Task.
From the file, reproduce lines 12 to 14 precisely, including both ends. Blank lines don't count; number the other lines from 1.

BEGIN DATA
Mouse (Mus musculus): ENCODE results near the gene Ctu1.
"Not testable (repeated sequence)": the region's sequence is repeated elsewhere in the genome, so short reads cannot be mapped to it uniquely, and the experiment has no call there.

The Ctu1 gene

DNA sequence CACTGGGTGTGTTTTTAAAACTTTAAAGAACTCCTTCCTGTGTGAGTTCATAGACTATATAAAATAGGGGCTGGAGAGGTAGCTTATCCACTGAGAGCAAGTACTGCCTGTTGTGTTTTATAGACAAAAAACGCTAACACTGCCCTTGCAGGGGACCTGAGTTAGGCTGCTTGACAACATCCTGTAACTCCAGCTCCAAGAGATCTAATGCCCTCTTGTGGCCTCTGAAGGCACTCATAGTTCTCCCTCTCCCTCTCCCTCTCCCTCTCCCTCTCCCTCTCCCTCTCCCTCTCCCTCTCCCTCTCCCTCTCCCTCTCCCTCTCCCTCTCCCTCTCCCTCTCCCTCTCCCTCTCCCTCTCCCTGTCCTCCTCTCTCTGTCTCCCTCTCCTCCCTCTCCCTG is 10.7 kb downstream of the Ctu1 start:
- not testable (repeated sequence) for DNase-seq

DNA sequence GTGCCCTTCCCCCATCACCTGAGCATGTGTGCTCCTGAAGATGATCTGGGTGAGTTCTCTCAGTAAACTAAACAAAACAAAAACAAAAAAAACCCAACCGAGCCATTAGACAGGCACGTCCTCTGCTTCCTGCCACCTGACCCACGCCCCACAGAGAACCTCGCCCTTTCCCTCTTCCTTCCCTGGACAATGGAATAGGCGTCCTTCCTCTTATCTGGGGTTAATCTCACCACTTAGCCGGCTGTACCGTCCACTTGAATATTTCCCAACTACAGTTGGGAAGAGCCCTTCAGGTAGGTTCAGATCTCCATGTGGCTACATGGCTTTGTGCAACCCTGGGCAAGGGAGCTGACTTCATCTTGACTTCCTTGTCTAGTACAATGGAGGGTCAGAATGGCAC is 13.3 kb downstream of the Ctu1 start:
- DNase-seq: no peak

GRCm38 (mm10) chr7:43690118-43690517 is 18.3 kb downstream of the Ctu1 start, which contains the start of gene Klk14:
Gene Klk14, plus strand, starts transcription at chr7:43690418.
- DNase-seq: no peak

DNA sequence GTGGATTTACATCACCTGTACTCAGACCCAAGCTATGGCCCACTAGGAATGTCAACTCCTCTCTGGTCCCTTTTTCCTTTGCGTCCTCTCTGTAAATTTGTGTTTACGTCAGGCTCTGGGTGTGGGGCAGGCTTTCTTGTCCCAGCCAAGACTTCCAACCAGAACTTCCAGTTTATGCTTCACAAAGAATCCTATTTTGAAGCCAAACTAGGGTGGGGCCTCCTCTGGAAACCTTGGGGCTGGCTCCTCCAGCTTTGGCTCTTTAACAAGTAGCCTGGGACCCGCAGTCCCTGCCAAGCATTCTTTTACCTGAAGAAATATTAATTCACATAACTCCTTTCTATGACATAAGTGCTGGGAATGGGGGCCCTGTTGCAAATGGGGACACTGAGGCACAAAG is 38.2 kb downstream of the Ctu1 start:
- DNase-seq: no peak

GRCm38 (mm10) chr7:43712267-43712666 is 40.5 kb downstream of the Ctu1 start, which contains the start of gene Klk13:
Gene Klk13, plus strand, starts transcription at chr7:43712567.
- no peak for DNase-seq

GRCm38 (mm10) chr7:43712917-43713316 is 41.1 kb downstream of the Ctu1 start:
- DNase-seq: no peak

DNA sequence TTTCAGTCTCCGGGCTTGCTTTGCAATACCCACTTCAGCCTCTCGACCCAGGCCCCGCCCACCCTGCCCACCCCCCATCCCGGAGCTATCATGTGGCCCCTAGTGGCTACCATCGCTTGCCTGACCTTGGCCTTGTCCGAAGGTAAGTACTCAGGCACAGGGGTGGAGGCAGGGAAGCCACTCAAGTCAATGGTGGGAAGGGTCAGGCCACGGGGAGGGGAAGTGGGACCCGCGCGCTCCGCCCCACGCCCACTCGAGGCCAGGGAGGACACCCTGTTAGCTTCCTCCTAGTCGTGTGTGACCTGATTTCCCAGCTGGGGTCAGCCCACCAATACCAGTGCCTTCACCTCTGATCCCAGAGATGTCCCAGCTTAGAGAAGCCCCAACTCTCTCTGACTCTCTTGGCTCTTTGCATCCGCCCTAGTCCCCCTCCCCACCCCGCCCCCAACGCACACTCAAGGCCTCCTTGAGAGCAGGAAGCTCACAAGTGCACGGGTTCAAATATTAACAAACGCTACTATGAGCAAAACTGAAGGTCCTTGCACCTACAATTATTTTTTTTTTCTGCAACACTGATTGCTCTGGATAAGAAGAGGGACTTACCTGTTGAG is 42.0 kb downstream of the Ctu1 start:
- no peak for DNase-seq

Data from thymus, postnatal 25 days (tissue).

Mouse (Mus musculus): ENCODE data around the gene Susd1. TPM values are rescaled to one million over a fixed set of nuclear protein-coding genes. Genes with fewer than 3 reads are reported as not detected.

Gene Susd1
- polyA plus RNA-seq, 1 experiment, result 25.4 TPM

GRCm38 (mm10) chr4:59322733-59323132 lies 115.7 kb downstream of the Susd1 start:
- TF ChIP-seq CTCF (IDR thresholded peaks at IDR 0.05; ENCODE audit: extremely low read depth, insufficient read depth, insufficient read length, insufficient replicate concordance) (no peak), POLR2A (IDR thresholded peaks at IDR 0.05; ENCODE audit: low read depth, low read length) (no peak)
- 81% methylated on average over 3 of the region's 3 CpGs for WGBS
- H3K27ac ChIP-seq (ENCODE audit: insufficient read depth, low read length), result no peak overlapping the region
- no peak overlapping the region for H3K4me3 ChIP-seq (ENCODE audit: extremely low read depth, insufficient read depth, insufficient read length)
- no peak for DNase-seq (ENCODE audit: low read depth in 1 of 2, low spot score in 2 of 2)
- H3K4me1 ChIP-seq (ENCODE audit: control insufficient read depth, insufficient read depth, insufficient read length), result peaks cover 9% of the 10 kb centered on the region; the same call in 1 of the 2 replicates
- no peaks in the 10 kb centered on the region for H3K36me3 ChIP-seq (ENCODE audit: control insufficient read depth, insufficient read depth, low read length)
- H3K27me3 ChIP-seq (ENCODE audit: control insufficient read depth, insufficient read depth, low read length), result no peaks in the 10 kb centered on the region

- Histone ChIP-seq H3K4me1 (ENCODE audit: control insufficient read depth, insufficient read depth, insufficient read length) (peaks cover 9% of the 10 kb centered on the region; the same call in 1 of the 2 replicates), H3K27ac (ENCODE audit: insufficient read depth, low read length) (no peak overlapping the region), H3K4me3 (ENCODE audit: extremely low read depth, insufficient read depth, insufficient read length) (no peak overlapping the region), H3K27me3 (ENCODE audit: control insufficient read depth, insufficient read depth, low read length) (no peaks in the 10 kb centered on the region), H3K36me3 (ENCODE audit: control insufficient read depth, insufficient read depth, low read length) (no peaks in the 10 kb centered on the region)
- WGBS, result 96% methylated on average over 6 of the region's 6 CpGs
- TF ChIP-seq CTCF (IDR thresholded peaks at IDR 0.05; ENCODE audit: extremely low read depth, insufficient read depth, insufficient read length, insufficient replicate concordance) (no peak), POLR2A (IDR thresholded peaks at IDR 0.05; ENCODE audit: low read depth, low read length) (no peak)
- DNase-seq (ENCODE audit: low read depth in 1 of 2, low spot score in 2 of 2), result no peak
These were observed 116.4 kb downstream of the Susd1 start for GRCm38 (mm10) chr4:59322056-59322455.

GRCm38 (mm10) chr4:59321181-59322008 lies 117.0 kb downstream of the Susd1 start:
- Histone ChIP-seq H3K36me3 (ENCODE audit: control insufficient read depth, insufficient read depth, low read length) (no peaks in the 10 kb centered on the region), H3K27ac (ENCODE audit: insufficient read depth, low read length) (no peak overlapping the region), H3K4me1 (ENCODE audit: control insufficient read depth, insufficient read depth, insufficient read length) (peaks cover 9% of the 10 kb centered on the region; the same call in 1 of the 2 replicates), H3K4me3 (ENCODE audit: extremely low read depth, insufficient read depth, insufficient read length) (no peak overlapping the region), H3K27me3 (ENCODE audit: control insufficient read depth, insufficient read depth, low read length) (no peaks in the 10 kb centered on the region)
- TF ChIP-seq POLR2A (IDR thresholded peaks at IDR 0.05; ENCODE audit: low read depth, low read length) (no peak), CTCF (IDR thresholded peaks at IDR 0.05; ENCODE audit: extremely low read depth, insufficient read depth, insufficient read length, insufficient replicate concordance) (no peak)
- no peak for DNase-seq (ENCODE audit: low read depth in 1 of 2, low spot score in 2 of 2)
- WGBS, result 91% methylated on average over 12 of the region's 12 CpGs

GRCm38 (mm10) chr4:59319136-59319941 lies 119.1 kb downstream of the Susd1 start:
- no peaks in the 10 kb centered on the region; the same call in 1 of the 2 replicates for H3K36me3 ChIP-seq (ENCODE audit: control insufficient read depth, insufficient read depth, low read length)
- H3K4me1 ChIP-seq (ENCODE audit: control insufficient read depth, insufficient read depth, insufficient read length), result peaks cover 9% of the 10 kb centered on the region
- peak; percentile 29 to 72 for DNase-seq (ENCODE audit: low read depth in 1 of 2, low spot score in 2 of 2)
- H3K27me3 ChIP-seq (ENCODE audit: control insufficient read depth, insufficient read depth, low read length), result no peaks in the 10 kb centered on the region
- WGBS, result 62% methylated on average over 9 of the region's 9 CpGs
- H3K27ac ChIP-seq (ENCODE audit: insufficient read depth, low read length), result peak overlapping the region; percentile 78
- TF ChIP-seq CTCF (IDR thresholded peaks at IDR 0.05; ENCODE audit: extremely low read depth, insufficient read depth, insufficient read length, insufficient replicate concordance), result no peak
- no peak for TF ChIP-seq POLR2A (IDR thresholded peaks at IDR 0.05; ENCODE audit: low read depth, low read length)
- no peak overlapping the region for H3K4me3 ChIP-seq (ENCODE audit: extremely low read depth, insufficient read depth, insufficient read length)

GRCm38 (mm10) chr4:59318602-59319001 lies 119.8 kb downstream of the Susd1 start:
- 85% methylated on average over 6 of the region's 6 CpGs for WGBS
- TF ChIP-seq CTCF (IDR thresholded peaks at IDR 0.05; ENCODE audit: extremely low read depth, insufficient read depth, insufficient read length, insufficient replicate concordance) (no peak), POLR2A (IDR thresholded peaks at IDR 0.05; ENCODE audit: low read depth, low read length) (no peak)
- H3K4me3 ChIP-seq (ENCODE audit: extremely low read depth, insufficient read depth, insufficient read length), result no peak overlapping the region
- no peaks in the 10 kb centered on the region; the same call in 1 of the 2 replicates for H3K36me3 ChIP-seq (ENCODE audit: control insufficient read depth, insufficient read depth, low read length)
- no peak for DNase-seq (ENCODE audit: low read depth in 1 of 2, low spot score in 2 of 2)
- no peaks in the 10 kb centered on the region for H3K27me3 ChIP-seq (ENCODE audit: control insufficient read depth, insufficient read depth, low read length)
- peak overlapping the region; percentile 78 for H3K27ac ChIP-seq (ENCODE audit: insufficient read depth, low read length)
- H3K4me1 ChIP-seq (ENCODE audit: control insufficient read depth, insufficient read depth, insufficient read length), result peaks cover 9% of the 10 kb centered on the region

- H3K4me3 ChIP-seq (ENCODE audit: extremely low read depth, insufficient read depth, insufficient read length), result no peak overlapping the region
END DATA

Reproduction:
- DNase-seq: no peak

GRCm38 (mm10) chr7:43712267-43712666 is 40.5 kb downstream of the Ctu1 start, which contains the start of gene Klk13:
Gene Klk13, plus strand, starts transcription at chr7:43712567.